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A company is advertising a product on Google for $44. However, after going to their website, I found that the product is $130.

After contacting them, they said in the TOS they state this:

Product Pricing: All prices are subject to change without notice, and may make changes to any products or services offered at the Store, or to the applicable prices for any such products or services, at any time, without notice.

Are they meant to change the advertisment to the real value after changing the price?

  • I would send them a reply with support.google.com/merchants/topic/… and state that you plan on informing google of the violations. As someone who deals with google shopping, they get really mad about price changes like that. – Jdahern Oct 15 '15 at 17:47
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If the business is displaying multiple pricing and if they or you are in Australia then the Australian consumer law says:

  • the business must withdraw the product or service from sale until the multiple pricing problem is fixed,
  • if you choose an item or service that has multiple different prices displayed or advertised and the business can’t withdraw the product or service from sale and fix the error, you are entitled to buy it for the lowest price.

In addition, the law prohibits them from making misleading claims - their terms of service march dangerously close to that line.

Depending exactly how they handle this may put them on the wrong side of the law:

  1. If you draw their attention to this and they refuse to sell you the product at any price until they fix the Google price, then this is legal.
  2. If you draw their attention to this and they do or would sell it to you for the higher price before they fixed the Google price, then this is illegal.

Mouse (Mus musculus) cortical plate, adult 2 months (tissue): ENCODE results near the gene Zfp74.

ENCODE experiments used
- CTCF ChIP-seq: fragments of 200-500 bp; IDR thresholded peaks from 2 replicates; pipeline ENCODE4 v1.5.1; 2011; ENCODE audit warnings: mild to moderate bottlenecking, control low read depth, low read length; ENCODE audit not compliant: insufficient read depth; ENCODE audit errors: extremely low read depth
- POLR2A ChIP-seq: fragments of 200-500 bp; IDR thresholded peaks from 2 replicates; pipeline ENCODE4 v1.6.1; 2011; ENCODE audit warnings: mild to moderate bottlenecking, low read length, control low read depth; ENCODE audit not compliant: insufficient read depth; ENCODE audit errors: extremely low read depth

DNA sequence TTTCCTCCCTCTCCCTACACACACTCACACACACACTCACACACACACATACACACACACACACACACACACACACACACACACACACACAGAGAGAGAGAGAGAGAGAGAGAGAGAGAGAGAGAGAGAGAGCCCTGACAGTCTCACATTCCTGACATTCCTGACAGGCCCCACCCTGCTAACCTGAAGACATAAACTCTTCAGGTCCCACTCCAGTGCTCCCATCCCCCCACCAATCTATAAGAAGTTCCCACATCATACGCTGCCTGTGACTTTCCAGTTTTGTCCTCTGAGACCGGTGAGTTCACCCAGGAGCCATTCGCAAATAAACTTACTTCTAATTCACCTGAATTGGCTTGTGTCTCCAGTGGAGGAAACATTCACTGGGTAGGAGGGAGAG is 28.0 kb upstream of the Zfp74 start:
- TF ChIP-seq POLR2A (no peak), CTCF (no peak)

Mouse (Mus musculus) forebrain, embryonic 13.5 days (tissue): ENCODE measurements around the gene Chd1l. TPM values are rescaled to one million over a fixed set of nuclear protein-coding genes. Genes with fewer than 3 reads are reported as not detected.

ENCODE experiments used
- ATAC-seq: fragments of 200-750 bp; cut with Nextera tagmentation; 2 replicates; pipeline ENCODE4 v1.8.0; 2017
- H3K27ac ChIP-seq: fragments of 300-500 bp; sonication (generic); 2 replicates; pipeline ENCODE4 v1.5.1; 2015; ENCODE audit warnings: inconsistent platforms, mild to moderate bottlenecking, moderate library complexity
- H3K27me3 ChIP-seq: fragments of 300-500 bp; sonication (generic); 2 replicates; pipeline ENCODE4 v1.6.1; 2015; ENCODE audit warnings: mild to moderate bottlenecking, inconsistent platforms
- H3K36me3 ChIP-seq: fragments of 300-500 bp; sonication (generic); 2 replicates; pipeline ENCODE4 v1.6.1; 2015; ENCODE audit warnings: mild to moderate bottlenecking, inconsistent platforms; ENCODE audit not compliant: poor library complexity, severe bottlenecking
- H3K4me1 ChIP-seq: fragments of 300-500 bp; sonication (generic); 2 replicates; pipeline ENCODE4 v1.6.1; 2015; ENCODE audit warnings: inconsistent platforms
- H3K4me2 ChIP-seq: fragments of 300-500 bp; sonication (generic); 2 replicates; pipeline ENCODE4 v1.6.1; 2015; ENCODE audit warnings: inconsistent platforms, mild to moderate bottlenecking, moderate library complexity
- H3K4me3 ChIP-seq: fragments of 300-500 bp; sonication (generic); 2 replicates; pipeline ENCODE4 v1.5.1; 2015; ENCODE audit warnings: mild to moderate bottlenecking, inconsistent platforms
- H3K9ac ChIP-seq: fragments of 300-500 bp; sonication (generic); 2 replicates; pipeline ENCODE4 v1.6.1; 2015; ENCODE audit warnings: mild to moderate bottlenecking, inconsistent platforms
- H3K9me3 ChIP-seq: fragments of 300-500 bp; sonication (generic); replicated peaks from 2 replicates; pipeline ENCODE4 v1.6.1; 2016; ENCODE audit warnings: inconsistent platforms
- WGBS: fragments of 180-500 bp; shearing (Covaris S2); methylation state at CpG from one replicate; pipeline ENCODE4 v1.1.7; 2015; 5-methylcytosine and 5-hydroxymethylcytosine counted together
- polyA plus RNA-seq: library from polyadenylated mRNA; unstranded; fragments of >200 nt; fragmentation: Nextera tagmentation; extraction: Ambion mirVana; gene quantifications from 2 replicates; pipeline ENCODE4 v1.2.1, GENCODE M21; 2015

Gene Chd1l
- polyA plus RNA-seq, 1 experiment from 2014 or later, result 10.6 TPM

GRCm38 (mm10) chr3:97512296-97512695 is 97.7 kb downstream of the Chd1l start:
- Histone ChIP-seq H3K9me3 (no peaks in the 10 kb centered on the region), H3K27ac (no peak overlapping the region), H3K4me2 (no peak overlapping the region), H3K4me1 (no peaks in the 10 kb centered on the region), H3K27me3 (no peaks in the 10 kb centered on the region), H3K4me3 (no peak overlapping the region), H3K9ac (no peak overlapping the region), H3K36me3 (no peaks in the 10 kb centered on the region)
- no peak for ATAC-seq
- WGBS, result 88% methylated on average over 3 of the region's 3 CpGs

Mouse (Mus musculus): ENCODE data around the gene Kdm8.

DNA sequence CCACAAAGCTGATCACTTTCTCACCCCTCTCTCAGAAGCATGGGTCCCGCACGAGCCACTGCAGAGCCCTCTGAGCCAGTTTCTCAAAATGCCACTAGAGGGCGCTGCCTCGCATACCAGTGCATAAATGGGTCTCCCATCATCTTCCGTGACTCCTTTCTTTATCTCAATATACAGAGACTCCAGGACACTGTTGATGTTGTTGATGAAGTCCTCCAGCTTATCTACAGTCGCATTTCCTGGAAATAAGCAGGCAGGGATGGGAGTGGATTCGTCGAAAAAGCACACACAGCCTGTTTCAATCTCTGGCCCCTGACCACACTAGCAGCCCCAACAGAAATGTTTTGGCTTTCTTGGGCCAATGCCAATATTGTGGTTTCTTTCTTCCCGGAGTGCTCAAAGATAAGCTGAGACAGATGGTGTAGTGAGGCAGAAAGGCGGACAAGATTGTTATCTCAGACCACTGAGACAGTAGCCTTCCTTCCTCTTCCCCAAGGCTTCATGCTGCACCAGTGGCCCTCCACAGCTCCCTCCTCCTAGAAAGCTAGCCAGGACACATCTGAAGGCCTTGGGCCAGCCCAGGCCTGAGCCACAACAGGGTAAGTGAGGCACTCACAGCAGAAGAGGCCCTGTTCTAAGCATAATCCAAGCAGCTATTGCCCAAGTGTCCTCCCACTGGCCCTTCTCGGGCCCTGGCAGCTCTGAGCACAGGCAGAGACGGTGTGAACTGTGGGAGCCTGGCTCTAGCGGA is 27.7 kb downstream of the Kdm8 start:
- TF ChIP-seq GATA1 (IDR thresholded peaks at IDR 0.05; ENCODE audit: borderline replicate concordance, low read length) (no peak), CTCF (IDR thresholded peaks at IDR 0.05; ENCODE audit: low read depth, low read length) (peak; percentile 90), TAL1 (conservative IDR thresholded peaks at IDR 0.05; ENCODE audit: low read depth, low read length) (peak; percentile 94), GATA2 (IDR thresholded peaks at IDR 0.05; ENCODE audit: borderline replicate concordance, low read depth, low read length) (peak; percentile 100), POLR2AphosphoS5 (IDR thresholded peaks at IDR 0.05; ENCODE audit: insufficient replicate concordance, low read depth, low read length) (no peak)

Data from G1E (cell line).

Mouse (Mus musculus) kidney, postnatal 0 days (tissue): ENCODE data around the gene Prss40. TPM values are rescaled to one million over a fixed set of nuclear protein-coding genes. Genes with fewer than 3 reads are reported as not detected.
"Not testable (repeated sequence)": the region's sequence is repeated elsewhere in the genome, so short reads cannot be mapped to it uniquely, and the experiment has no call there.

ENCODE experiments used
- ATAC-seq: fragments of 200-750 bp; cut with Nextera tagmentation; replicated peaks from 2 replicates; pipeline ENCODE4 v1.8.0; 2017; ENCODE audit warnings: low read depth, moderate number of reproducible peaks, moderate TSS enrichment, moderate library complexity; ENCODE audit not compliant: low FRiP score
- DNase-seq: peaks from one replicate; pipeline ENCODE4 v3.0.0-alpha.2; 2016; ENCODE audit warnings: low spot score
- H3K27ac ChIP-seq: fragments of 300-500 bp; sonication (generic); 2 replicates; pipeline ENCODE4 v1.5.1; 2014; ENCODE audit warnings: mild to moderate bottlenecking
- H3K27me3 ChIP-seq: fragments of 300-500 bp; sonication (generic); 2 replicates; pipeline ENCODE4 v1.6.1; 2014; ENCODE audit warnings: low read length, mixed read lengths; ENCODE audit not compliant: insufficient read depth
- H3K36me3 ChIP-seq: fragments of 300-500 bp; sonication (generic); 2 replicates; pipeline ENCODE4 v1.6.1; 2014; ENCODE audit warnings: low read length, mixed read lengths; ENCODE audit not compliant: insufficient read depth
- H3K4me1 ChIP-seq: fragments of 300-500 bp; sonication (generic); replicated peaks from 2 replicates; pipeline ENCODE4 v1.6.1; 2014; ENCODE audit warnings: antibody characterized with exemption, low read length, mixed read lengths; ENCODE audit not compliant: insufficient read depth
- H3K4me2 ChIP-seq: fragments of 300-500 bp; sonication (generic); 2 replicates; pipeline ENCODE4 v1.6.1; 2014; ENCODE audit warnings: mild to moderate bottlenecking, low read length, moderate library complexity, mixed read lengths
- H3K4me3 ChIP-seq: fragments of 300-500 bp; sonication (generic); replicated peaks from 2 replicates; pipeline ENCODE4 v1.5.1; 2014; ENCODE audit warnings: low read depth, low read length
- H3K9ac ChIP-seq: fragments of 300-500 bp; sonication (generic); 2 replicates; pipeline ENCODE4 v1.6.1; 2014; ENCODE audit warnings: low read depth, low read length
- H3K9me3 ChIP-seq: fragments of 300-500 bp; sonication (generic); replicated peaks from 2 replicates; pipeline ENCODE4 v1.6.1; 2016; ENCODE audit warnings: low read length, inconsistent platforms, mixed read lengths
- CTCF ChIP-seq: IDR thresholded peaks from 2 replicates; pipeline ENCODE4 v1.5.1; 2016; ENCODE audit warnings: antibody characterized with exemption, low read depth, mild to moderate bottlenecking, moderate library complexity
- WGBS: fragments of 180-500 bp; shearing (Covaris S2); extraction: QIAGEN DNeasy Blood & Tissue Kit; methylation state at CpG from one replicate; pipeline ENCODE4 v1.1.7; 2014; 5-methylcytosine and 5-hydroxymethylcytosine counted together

3. If you draw their attention to this and they do or would sell it to you for the lowest price before they fixed the Google price, then this is legal.

Of course, if they are a foreign retailer you may have difficulty in making them comply with Australian law even though they are obliged to.

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    Out of curiosity, would this apply if the price was scraped by Google, rather than provided by the store? – cpast Oct 15 '15 at 1:14
  • @cpast so, if it were an obsolete price? I think they would be ok: I can't hold you to the price in last weeks newspaper. – Dale M Oct 15 '15 at 4:09
  • @DaleM Thanks for that, I thought they would comply with Australian law as the advertisement is targeting buyers from their AU warehouse. I spoke to them again and they just kept on showing me a picture saying "We reserve the right to change price without notice" – the133448 Oct 15 '15 at 12:34
  • @DaleMThis is what they just told me "10:43:33 PM Yes, the google shows that advertisement even it is already long gone or finished" Full Convo - pastebin.com/sq6vS4CA – the133448 Oct 15 '15 at 12:52

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